100919_PNN_Council_candidates_Dallas

Historic Old Courthouse in downtown Dallas.

Candidates for two contested Dallas City Council seats in November say ongoing projects coming to fruition, more government transparency, and improving the city’s quality of life and historic downtown are among their priorities.

Veteran Councilman James Kelly will face a challenge in the general election from political newcomer Brian Hardin for one of two at-large seats on the six-member city council.

Councilwoman Leah Alls will face Ryan Ayers in a special election for the council’s Ward 3 seat to which the council appointed Alls earlier this year.

The other council seats up for election this year are filled by incumbents Michael Cason of Ward 2 and Jim Henson of Ward 4, both of whom are unopposed for re-election.

The Dallas city election polling place will be the Watson Government Complex at 240 Constitution Blvd. in Dallas Nov. 5 from 7 a.m. to 7 p.m., according to a city notice.

Early voting will begin Oct. 14. Deadline to register to vote in the election is Monday, Oct. 7.

COUNCIL AT-LARGEBRIAN HARDIN: Brian Hardin said he believed “the residents of Dallas deserve to have their voices heard” on issues.

“It is of the utmost importance that we strive to grow with new fresh ideas and dedication from our leaders,” he said.

Hardin, who is seeking one of two at-large seats that represent the entire city, said he was running for a council seat because the “feedback that we have received has been very negative in regards to the current administration” — an apparent reference to Mayor Boyd Austin.

However, Hardin said, “First and foremost, I am not running ‘against’ anyone.”

“I am simply running ‘for’ the people of this city,” he said.

He said the city’s leadership also has not been as “transparent” as it should be.

“I aim to change that. I will remain steadfast in our approach to obtain fresh ideas and will work to support the mayor as long as it is consistent with the belief that our city can be much greater,” he said.

However, he did not specify if he was referring to lack of transparency on a specific issue or in general.

Hardin said he will “actively” seek residents’ input “to help assess the best possible path for our city to reach its full potential.”

The nine-year Dallas resident said he has spent his entire career in the transportation industry.

He said he and his family moved to Dallas in 2010 after he opened a commercial fleet maintenance and repair business. He now consults for the company after he sold it, he said.

JAMES KELLY: Incumbent James Kelly, who is seeking his fifth term as a Dallas councilman, said he has seen “a lot of changes for the good” since his election in 2003.

He said work to refurbish the downtown area and doubling the capacity of its wastewater treatment plant were among the projects the council has overseen since he was elected.

“I want to continue to be part of it,” he said.

The city council did not have to approve any employee cutbacks or furloughs as other cities did during the Great Recession, which began around 2007, because of the council’s fiscal management, he said.

“We were able to weather the storm,” he said.

Kelly said some critics were wrong in saying the city was not “business-friendly.”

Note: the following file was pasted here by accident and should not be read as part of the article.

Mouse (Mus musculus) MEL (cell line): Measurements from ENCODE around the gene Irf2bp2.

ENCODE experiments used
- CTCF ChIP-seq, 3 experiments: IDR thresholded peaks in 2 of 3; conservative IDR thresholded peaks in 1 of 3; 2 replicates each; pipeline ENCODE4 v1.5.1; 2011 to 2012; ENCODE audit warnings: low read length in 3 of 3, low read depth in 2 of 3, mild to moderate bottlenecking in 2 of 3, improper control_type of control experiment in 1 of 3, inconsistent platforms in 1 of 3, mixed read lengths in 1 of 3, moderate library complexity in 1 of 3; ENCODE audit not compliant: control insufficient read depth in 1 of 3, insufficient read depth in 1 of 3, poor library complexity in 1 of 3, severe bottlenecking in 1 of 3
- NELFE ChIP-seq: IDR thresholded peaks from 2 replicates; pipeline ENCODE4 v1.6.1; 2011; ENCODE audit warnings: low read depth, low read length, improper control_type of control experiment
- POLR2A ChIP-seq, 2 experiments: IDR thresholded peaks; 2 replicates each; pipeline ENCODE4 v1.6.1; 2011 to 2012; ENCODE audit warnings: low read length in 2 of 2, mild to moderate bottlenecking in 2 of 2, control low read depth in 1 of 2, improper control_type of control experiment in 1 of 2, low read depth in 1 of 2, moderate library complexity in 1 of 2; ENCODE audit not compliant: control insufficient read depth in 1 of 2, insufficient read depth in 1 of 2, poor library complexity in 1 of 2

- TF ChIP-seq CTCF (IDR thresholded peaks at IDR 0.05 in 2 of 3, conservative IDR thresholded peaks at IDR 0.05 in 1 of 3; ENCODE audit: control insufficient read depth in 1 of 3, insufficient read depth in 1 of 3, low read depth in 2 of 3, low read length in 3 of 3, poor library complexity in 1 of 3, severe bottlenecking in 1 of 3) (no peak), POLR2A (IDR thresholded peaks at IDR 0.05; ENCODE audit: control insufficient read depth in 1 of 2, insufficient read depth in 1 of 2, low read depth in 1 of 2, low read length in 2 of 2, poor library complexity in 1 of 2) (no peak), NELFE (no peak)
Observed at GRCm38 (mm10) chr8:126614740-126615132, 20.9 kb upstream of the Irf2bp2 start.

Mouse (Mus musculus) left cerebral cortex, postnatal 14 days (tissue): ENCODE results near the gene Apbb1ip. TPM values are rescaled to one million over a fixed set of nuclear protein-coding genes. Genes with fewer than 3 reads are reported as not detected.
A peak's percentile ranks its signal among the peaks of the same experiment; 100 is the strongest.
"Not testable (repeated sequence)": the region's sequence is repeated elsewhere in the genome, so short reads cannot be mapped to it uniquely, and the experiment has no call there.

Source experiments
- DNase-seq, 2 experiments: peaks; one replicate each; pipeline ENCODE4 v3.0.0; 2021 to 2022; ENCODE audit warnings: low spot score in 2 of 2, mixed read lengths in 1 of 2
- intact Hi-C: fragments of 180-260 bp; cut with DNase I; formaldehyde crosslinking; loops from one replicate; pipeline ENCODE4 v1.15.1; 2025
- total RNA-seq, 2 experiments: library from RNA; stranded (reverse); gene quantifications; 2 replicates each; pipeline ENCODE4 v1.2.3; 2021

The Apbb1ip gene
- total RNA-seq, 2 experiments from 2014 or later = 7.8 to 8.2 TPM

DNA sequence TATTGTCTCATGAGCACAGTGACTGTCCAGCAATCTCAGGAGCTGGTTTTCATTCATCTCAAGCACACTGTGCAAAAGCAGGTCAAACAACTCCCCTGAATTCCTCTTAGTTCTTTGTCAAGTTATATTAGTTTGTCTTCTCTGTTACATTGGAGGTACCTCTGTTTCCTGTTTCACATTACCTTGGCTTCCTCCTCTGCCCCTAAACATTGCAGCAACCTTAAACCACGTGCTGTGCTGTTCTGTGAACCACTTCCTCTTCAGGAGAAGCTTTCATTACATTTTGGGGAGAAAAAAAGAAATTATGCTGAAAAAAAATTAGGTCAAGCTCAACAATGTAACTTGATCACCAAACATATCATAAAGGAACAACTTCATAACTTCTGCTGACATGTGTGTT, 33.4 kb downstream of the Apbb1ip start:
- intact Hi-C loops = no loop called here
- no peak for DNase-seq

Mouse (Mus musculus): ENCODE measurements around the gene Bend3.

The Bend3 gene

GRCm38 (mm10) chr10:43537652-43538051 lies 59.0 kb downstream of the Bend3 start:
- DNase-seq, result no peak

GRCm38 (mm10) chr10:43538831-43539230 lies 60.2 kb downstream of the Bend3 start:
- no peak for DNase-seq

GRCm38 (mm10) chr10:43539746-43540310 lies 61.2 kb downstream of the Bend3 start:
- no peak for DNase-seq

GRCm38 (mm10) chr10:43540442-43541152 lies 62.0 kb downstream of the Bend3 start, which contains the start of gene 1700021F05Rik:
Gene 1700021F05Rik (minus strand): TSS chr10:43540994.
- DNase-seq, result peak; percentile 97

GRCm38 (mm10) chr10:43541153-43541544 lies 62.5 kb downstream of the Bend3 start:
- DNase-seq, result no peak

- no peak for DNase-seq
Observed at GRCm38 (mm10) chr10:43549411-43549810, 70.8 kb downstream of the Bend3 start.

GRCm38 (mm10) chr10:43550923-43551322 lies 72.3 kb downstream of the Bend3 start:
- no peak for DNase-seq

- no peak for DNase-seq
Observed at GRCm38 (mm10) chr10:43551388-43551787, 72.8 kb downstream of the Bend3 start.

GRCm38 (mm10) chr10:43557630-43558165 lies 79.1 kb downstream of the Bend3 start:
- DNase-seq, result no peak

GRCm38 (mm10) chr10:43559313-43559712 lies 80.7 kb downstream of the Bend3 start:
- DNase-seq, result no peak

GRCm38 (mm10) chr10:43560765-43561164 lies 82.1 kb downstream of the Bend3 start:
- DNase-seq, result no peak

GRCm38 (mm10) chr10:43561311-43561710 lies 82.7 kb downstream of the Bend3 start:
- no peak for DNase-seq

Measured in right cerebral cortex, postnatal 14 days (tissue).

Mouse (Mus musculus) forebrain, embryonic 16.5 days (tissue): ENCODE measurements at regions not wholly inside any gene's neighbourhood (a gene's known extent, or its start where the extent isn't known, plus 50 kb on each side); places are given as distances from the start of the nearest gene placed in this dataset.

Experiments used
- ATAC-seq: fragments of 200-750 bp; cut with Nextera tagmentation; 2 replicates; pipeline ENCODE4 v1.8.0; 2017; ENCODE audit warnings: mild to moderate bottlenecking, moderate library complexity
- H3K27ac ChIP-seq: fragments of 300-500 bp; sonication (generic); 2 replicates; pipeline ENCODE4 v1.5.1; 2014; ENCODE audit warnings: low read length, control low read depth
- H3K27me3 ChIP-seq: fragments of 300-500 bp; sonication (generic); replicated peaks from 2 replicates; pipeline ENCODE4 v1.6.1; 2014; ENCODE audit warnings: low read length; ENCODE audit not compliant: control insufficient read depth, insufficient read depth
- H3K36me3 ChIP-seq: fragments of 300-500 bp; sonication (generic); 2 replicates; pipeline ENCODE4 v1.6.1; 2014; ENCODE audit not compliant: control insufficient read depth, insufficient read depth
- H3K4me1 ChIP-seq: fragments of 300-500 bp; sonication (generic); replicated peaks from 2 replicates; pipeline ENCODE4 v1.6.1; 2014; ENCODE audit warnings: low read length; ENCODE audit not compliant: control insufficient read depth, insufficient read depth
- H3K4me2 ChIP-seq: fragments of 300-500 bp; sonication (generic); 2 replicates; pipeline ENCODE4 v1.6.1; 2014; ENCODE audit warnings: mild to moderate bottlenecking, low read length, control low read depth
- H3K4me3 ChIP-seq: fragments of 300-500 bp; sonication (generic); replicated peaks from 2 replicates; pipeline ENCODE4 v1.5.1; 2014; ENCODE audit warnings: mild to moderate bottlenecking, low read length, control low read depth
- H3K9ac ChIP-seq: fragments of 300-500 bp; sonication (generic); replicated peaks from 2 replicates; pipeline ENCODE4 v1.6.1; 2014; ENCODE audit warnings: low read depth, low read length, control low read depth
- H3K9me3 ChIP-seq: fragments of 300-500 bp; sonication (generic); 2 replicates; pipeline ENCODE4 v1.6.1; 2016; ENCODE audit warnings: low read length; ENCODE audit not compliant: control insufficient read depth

The city government is doing all it can to recruit new businesses but wants them to follow required building codes and zoning laws, he said.

The city also has no control over what state law requires of new businesses — a reference to the problems owners of a downtown Dallas brewpub encountered as they have worked for about three years to meet state fire code requirements in a Main Street space.

Kelly is the owner of a Dallas landscaping company.

COUNCIL WARD 3

LEAH ALLS: Ward 3 Councilwoman Leah Alls was appointed by Dallas City Council members June 3 to the Ward 3 seat representing northeastern Dallas.

The seat had been vacant for five months before Alls’ appointment following the Jan. 2 resignation of Griffin White.

Alls said, “There are so many things happening with our city right now that impact our quality of life.

“I will work to ensure that Dallas citizens are kept informed and up to date on all those things and how it will affect them,” she said.

“I will certainly continue to be open and available to talk with people and provide open and honest representation.”

Alls works for LGE Insurance Services in Marietta and is a lifelong Paulding resident.

She also served on the Paulding County Planning and Zoning Commission from 1993 to 2004.

RYAN AYERS: Challenger Ryan Ayers said he and his family moved to the city seven years ago “and we fell in love with it.”

“Living here and doing life every day, I see how beautiful our city is and how much potential is still out there not being taken advantage of,” Ayers said.

“That is why I decided to run for city council for Ward 3,” he said.

“We need restaurants and a nightlife in the downtown district.”

Ayers is a member of the Dallas Planning Commission.

He is a lifelong Paulding County resident and a 1996 graduate of Paulding County High School.

Ayers has worked full time doing automotive collision repair for the past 24 years, including 13 for his current employer, he said.

He also is the interim music minister at First Baptist Church Mableton and is working on an undergraduate degree in Christian ministry at New Orleans Baptist Theological Seminary.

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